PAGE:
What the Hell, Hero?:invoked They're horrified in episode 303, when Sam threatens Carol at gunpoint. They've gotten over it by their next scene, though.
Bob: Sam, audiences everywhere agree — you're a monster!
The Giant Stone Head of Abe Lincoln
The remains of the Lincoln Memorial, animated by hydraulic motors with the purpose of running for president. It Makes Sense in Context. After losing to Max in the election, he went on a rampage through the US and was blown up by a nuclear warhead, leaving only his disembodied head. He later marries Sybil Pandemik, whom he met when when Sam arranged a date between the two of them to scandalize him and lower his ratings in the aforementioned election.
The remains of the molemen. The molemen were the ones who deposed Lord Sammun-Mak years ago and guarded the Devil's Toybox. Millennia later, the last of the molemen (Nefertiti, her father, her mother, and her grandfather) emigrated to New York when the box was stolen by Sameth and Maximus, where they once again gained the Devil's Toybox. A century later, the last cultists guard the toybox when Sam and Max find it, and later they help Max overthrow Sammun-Mak.
Generation Xerox: All the molemen look the same except for whatever they are wearing.
Identical Grandson: Either Harry is over a hundred years old, or one of his ancestors has the exact same voice as him.
In The Devil's Playhouse, the series gains an actual visible narrator. With not a hint of color on his person excluding the rose on his chest, he shows up at the beginning and ending (and sometimes the middle) of every episode at his grayscale desk in a black room inside Max's brain, to remark on the story's progression at every major turning point.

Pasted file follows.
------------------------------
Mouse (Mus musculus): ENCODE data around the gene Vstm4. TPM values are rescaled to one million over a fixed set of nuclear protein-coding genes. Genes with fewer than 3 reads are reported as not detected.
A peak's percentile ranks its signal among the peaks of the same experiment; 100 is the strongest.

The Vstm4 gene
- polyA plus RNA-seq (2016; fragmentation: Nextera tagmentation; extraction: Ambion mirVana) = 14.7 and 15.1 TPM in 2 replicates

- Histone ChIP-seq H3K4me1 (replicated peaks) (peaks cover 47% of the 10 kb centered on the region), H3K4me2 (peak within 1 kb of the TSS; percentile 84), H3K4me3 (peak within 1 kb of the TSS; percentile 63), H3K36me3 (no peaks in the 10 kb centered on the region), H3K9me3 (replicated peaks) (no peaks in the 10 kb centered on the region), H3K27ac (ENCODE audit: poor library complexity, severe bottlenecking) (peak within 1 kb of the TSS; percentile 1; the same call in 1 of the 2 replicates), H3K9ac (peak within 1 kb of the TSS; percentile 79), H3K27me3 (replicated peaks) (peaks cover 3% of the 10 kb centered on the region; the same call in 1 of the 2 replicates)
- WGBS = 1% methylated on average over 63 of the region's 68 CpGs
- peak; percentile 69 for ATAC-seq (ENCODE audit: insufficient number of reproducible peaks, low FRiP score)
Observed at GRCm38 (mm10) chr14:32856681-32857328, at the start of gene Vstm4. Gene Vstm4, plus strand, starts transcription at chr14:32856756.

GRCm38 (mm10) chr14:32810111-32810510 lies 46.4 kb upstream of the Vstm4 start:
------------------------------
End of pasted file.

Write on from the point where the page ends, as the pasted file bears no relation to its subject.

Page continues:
Actor Allusion: Mentions beat-boxing as one of the finer things in life.
And I Must Scream: His backstory. Max doesn't so much personify pure id as completely ignore his superego, which leads to the Narrator feeling neglected and frustrated. Eventually, he grows so tired of being ignored and having no way to express himself that he decides to make it all end - in a fantastic psychic explosion (that will destroy the whole eastern United States), created by pushing Max's mind as far as it can go.
Despair Event Horizon: Goes through this before the events of the season due to never being recognized or listened to, driving him to enact his plan to kill Max, and by extension himself, along with most of the Northeastern US.
Disproportionate Retribution: He's tired of getting ignored, so he's going to kill Max by pushing his mind to its limits and making him actually explode.